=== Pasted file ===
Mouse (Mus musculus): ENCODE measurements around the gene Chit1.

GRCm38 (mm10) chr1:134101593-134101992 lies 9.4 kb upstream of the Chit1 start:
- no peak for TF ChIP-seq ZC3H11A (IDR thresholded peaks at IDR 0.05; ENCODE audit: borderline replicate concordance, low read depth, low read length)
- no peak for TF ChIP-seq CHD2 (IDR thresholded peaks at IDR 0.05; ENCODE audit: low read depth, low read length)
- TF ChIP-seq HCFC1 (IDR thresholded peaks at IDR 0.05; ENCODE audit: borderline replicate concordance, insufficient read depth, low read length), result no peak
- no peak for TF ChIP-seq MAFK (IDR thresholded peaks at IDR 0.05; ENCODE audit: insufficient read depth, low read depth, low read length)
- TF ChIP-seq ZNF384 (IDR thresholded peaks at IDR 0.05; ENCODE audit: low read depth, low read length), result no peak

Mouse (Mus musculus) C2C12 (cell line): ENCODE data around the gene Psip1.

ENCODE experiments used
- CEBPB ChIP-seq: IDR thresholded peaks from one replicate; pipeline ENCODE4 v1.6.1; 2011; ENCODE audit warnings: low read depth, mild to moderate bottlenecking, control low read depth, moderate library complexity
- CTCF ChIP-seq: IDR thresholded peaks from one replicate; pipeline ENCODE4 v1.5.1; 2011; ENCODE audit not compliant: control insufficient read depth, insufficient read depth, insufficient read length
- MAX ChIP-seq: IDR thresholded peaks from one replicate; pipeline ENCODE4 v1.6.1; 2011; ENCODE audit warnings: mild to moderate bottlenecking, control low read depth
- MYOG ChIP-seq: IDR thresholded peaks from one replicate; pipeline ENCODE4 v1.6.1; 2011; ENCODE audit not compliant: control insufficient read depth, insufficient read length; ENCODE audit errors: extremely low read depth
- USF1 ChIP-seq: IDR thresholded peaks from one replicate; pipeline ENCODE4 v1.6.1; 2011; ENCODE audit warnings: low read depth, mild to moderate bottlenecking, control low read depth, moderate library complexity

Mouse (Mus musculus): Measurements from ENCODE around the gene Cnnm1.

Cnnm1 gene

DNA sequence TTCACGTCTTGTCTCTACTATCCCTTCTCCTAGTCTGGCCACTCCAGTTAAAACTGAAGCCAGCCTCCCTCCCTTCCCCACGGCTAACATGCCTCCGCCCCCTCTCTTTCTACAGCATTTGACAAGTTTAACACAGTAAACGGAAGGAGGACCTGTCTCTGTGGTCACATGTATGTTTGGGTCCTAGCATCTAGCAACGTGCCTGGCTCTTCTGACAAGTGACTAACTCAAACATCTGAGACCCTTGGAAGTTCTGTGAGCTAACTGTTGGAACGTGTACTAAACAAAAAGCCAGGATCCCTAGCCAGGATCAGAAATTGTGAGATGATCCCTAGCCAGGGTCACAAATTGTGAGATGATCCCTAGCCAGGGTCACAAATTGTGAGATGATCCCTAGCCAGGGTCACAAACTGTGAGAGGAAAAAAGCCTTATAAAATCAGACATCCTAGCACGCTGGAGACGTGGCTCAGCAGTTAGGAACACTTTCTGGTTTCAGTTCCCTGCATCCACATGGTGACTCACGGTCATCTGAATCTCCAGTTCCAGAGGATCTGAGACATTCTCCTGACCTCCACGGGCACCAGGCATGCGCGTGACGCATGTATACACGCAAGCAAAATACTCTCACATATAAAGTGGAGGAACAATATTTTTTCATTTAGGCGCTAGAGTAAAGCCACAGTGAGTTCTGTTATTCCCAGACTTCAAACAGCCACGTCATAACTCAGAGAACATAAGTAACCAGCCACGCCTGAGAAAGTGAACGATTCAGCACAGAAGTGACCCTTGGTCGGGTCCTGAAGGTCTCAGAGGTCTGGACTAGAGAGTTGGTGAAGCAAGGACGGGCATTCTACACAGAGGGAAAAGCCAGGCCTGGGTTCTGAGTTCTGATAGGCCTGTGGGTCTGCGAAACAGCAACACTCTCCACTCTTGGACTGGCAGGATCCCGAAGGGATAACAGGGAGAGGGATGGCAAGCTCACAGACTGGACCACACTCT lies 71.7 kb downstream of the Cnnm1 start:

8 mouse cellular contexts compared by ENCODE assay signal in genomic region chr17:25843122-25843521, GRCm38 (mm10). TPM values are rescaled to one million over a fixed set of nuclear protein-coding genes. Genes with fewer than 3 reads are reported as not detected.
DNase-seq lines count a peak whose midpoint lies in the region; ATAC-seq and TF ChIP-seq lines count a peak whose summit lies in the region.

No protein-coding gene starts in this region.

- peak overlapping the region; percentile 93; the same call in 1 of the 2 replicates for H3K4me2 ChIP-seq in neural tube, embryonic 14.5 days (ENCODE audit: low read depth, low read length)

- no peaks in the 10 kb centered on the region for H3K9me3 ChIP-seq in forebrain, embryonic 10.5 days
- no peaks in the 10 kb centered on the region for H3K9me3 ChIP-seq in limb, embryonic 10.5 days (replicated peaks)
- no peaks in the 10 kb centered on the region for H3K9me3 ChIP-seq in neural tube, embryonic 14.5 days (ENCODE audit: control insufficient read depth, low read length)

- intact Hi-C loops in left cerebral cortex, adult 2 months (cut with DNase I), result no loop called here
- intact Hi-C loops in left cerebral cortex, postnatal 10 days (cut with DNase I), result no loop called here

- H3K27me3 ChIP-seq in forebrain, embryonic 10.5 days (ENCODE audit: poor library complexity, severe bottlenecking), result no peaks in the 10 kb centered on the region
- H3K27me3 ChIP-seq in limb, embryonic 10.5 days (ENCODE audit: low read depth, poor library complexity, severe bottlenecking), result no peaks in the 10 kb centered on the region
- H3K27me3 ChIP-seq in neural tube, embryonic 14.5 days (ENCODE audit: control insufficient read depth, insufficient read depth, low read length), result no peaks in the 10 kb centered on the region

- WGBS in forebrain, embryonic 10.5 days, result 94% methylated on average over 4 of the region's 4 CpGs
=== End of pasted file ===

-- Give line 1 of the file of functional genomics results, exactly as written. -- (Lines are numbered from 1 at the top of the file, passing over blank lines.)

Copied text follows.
Mouse (Mus musculus): ENCODE measurements around the gene Chit1.